portion control

When I was pregnant with my first daughter, the midwives sent me in to see their new staff nutritionist to evaluate my vegetarian diet. If you have a mental stereotype for a dietician or nutritionist, it is quite likely it looks a lot like she did: pert, earnest and tidy, with her brand-new diploma hanging right over her desk. She asked me to fill out a diet summary and I did it diligently, recording all my protein sources and so forth. She began to look it over. “Now here with the tofu,” she said, tapping the paper with her pen, “what size portion would you say you consume? And here with the peanut butter,” (tap, tap)” is that about a two tablespoon portion?” And so on down the list, until I knew without much doubt that 16 years of being the vegetarian daughter of a worried Jewish mother was better preparation for reviewing my pregnant diet than whatever it was she had done to earn her diploma. But if doubt remained, it lasted only until she got to the bottom of my list.

“What about casseroles?” she asked. “Do you eat casseroles?” I said I didn’t. “Well, you should,” she said with certainty, patting my list. “Two to three portions per week.” What they might be made of was not addressed.

My husband and I spent the rest of the pregnancy thinking up Horrifying Casseroles we might pretend we made weekly. Baked Snickers with Crack, and so on. But we behaved ourselves and didn't tease her, because I never went back.

As luck would have it, a few years later when my sisters and I were wrangling a collection of little cousins whom we often fed together, I stumbled across a recipe for Chilaquile Casserole in a Mollie Katzen cookbook. Making it as I did back then, I felt like I had either just stepped into or out of the test kitchens of a women’s magazine. A package of this, a jar of that, open a can, and presto! Six portions of casserole! I wanted to call up the nutritionist and let her know. But it was delicious and nourishing and totally simple to make and we abused the privilege of its discovery so severely that my oldest nephew re-christened it “Chili-Kill-Me Casserole.”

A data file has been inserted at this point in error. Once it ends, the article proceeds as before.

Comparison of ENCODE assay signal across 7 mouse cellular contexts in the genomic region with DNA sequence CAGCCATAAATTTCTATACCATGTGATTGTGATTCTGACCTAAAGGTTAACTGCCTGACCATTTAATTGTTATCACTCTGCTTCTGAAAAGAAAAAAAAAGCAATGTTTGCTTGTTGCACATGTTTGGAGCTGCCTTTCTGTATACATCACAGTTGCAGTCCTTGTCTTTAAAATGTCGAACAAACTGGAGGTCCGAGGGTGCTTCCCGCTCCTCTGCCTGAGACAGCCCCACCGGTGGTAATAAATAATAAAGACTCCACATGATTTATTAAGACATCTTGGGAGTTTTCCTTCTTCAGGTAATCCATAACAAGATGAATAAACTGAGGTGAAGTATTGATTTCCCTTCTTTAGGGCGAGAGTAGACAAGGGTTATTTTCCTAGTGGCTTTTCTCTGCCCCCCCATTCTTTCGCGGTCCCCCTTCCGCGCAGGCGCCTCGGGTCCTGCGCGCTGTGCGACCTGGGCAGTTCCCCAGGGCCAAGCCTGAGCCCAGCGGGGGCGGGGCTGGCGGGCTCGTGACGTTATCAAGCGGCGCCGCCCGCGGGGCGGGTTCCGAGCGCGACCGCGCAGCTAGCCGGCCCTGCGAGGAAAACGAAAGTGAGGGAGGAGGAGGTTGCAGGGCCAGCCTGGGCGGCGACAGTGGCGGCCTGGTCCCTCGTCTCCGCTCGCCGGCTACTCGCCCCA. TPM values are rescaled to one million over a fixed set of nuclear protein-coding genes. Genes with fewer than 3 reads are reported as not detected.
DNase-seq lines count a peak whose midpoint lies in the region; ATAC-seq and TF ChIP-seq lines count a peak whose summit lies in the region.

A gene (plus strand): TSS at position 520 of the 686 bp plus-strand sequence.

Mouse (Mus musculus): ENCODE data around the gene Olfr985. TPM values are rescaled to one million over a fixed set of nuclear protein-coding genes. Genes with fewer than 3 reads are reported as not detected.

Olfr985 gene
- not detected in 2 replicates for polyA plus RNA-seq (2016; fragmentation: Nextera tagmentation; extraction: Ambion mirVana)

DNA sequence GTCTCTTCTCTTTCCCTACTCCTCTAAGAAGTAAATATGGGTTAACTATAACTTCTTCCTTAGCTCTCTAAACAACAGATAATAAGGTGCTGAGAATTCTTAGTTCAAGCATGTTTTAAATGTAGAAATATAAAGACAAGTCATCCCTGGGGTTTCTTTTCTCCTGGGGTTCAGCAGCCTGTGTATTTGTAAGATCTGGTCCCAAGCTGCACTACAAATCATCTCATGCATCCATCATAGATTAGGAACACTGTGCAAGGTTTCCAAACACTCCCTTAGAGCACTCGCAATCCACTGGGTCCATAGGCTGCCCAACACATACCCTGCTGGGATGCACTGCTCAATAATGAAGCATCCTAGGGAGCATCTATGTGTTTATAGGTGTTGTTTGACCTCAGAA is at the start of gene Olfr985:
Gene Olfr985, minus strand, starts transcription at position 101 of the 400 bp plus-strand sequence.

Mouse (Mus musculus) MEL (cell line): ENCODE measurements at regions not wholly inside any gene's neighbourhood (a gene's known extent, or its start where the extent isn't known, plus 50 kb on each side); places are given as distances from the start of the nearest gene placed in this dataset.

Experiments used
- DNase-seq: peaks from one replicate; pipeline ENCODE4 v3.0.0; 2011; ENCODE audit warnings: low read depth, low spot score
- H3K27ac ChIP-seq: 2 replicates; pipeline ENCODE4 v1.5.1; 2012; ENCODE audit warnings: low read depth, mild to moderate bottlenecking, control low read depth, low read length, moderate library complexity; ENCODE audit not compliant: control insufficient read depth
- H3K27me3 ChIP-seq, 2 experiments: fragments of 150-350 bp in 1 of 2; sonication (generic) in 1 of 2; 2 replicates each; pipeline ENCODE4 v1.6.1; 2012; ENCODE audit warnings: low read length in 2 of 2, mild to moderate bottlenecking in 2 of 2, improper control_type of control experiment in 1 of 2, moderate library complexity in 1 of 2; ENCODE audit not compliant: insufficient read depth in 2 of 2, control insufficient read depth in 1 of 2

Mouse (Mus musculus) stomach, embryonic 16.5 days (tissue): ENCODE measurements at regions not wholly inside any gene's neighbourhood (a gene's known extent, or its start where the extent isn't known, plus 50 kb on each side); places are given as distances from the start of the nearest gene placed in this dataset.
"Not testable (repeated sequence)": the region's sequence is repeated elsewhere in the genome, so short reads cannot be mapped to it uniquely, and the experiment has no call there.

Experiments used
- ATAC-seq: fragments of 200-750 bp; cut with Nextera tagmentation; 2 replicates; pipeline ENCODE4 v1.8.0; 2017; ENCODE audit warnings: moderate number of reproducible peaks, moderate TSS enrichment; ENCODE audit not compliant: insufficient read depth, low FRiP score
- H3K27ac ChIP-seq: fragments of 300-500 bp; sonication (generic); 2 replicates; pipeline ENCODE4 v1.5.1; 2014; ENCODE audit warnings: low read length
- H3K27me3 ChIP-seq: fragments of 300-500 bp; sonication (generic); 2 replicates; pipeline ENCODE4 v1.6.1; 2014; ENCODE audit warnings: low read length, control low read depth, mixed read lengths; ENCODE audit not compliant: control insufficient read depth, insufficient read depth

It is not really a recipe, I guess, but more of a platform on which to build something you will find tasty. I hope you enjoy your portion.

 

chilaquile casserole

Adapted from Mollie Katzen’s Still Life With Menu

The basics:

12 uncooked corn tortillas

2-3 cups of coarsely-grated jack or mild cheddar cheese

dashes of salt, pepper, cumin and/or chile powder

3 large eggs

2 ¼ c buttermilk

The options:

1-2 cups cooked, drained pinto or black beans (or use some leftover black bean soup or chili--just try to steer clear of canned beans)

1-2 c shredded cooked chicken or turkey, or browned ground meat

1 c corn kernels

1 4-oz can of chopped roasted green chiles

1 to 1 1/2 cups of salsa

1-2 c cubed roasted potatoes

Oil a 2-quart baking dish. Cut a stack of 4 tortillas in half and then quarters, so you have four little stacks of wedges, and repeat for the other two stacks of 4. Cover the bottom of the dish with one set of these wedges, and layer on half of your chosen additions, followed by one third of the cheese. Lay on the next set of wedges and repeat. Top off with the remaining wedges.

Beat the buttermilk, eggs and seasonings together and pour gently over the top. Distribute the remaining cheese on top (you can also reserve a few tablespoons of salsa to glob decoratively on the surface), and let stand at least 20 minutes before baking. You can pause here for a few hours if you want to bake it later; just put it in the fridge and let it come to room temp before you bake it, uncovered, at 375 for about 35 minutes, or until golden on top and apparently set.

For a true Good Housekeeping glow, be hereby informed that this serves well hot or at whatever temperature it is when you arrive at a potluck with it, doubles easily and re-heats without complaining.

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